Laws, states and super-states: international law and the environment

R. J. Johnston*

*Corresponding author for this work

Research output: Contribution to journalArticlepeer-review

17 Citations (Scopus)


Environmental systems are global in their operation, and so environmental problems can only be tackled at the global scale. This creates many potential problems, because of the division of the earth's territory into many separate sovereign states: solution of environmental problems thus involves those states acting both individually and collectively. This paper reviews the nature of international collective agreements in general, analyses examples of relevant environmental issues involving potential collaboration over land, oceans and atmosphere, and concludes that little has yet been achieved. The difficulties of reaching agreement are set out, but it is concluded that without such agreement, overseen by a strong, central, state-like body, the chances of successfully solving many environmental problems are slim.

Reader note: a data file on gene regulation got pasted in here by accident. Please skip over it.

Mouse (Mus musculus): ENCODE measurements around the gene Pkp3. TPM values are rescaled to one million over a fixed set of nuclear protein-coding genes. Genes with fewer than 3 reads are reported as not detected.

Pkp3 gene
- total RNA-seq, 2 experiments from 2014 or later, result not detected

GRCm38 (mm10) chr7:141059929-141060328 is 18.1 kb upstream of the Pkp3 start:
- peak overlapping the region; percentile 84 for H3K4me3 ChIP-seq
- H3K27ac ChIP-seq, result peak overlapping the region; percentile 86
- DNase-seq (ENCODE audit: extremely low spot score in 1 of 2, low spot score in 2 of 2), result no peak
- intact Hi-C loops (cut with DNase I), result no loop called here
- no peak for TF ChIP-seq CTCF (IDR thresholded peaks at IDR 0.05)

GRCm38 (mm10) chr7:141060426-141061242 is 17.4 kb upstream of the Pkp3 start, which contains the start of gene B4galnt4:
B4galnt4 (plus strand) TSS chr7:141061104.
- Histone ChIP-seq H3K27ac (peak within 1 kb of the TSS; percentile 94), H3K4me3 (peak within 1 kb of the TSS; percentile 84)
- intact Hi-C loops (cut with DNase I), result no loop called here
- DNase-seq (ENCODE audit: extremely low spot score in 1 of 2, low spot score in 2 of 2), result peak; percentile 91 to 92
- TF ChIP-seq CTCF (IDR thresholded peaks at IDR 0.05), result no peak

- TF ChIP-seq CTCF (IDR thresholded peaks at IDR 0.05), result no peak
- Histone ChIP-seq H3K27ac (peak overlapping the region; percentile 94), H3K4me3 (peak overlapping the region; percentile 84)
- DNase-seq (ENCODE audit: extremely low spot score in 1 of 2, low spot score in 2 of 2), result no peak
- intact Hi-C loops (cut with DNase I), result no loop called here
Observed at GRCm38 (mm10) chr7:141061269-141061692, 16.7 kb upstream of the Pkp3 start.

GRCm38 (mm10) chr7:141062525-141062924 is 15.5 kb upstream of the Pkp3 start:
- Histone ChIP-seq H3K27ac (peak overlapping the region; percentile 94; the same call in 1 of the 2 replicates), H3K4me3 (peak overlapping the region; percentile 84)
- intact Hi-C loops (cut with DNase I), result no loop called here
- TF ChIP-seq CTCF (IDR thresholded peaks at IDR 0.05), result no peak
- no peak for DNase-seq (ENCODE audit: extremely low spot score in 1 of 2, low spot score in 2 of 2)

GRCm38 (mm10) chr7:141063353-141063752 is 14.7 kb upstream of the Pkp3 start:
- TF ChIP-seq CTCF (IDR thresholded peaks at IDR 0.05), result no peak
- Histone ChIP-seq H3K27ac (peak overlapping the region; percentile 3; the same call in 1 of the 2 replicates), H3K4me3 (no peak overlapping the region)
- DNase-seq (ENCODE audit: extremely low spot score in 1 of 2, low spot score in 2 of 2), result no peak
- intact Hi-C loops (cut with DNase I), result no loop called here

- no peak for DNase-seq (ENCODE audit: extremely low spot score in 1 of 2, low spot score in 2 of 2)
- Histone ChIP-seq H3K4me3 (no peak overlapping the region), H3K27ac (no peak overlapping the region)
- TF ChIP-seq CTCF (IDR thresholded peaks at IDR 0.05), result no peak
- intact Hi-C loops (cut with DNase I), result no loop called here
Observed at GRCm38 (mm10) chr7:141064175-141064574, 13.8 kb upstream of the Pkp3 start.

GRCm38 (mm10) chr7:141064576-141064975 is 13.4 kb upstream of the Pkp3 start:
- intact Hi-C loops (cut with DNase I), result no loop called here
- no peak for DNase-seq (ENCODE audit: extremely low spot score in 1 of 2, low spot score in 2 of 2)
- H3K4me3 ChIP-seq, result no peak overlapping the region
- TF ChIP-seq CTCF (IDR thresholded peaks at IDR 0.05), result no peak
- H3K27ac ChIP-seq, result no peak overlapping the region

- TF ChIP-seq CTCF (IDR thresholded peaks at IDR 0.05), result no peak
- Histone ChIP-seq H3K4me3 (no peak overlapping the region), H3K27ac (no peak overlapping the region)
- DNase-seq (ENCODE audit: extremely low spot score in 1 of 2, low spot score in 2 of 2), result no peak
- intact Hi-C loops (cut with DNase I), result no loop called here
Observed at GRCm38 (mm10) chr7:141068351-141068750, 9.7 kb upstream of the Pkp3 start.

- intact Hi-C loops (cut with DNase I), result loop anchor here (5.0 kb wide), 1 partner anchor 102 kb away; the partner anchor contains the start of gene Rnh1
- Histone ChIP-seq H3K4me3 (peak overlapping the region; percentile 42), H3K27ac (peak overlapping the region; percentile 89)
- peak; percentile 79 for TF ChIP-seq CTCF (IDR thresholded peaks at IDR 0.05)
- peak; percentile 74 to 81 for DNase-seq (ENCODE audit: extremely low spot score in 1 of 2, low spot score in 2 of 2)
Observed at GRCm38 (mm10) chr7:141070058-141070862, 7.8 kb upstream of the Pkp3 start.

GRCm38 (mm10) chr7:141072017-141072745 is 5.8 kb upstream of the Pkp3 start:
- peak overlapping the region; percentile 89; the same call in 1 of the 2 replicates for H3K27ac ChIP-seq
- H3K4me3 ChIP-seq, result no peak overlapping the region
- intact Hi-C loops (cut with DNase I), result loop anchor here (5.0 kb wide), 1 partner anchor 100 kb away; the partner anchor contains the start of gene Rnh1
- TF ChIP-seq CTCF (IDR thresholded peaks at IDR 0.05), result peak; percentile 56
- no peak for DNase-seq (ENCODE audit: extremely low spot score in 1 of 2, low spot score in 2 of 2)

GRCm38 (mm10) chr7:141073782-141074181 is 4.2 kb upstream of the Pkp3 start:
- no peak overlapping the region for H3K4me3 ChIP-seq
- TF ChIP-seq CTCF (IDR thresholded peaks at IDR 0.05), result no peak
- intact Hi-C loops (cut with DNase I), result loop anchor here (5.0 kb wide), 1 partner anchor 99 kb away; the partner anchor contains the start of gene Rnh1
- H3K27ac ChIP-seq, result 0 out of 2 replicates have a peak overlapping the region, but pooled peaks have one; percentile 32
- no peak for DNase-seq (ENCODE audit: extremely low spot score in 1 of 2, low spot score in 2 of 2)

Original languageEnglish
Pages (from-to)211-228
Number of pages18
JournalApplied Geography
Issue number3
Publication statusPublished - 1992


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